The Liver-Alpha Cell Axis in Health and in Disease
Research output: Contribution to journal › Review › peer-review
Glucagon and insulin are the main regulators of blood glucose. While the actions of insulin are extensively mapped, less is known about glucagon. Besides glucagon's role in glucose homeostasis, there are additional links between the pancreatic alpha cells and the hepatocytes, often collectively referred to as the liver-alpha cell axis, which may be of importance for health and disease. Thus, glucagon receptor antagonism (pharmacological or genetic), which disrupts the liver-alpha cell axis, not only results in lower fasting glucose, but also in reduced amino acid turnover, and dyslipidemia. Here, we review the actions of glucagon on glucose homeostasis, amino acid catabolism, and lipid metabolism in the context of the liver-alpha cell axis. The concept of glucagon resistance is also discussed, and we argue that the various elements of the liver-alpha cell axis may be differentially affected in metabolic diseases such as diabetes, obesity, and non-alcoholic fatty liver disease (NAFLD). This conceptual rethinking of glucagon biology may explain why patients with type 2 diabetes have hyperglucagonemia and how NAFLD disrupts the liver-alpha cell axis, compromising the normal glucagon-mediated enhancement of substrate-induced amino acid turnover and possibly fatty acid beta-oxidation. Glucagon-induced glucose production may, in contrast to amino acid catabolism, however not be affected by NAFLD explaining the diabetogenic effect of NAFLD-associated hyperglucagonemia. Consideration of the liver-alpha cell axis is essential to understand the complex pathophysiology underlying diabetes and other metabolic diseases.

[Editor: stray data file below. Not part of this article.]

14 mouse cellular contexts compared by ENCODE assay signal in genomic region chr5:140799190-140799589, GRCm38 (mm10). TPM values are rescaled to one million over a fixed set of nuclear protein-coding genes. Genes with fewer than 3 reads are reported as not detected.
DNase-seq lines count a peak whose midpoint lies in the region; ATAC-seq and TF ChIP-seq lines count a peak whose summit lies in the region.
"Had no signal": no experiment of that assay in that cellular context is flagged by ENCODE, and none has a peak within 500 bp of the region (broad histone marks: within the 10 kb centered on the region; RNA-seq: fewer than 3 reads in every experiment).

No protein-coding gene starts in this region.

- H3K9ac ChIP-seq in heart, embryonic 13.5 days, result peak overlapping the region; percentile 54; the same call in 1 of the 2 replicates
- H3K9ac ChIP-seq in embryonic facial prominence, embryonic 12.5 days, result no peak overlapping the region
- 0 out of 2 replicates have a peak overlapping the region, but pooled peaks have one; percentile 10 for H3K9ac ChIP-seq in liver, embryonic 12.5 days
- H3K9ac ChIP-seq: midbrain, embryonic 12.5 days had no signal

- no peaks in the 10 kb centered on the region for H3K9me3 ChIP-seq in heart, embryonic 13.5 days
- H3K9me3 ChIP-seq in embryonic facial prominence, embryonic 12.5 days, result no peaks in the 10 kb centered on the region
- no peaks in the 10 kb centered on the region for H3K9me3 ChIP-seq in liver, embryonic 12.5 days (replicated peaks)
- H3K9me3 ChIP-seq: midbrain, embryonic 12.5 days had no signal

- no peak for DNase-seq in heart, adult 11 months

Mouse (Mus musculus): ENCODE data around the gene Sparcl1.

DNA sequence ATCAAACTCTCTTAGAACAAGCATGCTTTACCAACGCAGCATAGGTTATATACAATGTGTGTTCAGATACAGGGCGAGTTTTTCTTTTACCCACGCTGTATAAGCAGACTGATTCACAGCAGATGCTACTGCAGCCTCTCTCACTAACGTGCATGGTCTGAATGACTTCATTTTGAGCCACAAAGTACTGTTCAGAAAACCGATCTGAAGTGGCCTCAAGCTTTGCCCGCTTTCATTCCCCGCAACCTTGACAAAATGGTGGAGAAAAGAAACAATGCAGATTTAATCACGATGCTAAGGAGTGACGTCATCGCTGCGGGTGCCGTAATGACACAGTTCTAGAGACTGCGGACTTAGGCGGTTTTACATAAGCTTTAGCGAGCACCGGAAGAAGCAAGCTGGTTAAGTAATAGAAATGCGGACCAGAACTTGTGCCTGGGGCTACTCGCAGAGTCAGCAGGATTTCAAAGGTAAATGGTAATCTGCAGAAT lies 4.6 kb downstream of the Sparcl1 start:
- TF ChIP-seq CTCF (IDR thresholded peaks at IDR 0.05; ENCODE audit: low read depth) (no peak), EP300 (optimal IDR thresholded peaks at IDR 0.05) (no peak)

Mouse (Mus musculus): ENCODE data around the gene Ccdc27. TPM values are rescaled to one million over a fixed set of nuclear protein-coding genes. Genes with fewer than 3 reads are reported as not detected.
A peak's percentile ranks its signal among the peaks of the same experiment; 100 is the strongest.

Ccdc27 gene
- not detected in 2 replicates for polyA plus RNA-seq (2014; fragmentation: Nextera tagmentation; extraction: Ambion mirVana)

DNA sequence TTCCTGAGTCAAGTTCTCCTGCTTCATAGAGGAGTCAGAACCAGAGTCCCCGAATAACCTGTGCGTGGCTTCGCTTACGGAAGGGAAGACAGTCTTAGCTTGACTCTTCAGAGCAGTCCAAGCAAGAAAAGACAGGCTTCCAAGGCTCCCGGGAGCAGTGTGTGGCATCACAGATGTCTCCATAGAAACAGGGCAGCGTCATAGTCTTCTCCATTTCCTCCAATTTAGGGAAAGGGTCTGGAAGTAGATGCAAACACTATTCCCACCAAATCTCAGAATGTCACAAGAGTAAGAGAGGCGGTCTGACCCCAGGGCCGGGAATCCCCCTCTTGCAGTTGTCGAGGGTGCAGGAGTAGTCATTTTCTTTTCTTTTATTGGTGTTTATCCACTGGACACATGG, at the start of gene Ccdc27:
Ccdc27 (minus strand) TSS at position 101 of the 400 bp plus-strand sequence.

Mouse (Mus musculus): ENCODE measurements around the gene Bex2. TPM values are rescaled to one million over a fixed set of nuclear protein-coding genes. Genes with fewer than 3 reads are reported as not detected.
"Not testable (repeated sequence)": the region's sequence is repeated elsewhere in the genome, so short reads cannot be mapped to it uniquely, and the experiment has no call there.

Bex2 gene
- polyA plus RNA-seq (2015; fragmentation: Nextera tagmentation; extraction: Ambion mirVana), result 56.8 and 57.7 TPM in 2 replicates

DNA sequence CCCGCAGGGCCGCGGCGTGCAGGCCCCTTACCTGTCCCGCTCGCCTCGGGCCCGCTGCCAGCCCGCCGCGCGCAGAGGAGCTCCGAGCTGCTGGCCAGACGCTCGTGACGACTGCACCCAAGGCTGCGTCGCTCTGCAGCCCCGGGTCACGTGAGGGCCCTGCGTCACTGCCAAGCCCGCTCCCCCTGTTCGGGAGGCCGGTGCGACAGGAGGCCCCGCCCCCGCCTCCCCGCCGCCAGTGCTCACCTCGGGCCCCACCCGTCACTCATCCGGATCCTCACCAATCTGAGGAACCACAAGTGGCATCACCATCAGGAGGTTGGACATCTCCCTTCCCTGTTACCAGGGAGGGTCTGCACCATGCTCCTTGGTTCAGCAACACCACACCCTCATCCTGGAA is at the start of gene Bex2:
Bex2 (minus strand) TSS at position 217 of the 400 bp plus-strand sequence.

|Publication status||Published - 2022|
© 2022 by the American Diabetes Association.